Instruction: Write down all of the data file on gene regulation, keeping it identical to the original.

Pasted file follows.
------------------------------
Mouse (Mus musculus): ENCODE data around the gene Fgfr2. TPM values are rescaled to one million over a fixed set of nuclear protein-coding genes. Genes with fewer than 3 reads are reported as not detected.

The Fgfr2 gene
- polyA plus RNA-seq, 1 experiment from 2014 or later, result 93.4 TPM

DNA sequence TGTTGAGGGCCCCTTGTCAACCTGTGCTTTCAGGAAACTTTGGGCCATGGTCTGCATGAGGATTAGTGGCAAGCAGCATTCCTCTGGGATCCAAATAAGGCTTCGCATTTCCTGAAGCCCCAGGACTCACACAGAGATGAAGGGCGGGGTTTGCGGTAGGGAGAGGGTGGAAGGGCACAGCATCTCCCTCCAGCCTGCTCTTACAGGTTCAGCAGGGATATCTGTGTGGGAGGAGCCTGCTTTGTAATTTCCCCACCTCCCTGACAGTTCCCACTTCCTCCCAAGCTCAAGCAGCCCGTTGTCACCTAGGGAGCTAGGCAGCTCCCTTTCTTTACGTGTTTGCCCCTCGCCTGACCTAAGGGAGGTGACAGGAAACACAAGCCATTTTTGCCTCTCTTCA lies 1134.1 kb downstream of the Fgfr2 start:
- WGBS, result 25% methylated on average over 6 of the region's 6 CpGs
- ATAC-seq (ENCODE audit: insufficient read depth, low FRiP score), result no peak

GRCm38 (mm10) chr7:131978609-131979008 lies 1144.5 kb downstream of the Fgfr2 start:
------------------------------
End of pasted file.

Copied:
Mouse (Mus musculus): ENCODE data around the gene Fgfr2. TPM values are rescaled to one million over a fixed set of nuclear protein-coding genes. Genes with fewer than 3 reads are reported as not detected.

The Fgfr2 gene
- polyA plus RNA-seq, 1 experiment from 2014 or later, result 93.4 TPM

DNA sequence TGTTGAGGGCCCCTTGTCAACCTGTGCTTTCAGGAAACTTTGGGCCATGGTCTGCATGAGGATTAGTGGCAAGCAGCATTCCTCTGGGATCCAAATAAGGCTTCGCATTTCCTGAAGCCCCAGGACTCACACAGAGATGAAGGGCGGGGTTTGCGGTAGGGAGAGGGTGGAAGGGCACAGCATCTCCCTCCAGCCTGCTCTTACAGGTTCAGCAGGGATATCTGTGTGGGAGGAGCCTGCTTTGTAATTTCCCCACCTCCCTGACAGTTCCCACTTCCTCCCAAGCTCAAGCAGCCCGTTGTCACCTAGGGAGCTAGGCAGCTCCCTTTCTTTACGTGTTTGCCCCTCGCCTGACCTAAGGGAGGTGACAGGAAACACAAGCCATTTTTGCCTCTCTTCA lies 1134.1 kb downstream of the Fgfr2 start:
- WGBS, result 25% methylated on average over 6 of the region's 6 CpGs
- ATAC-seq (ENCODE audit: insufficient read depth, low FRiP score), result no peak

GRCm38 (mm10) chr7:131978609-131979008 lies 1144.5 kb downstream of the Fgfr2 start: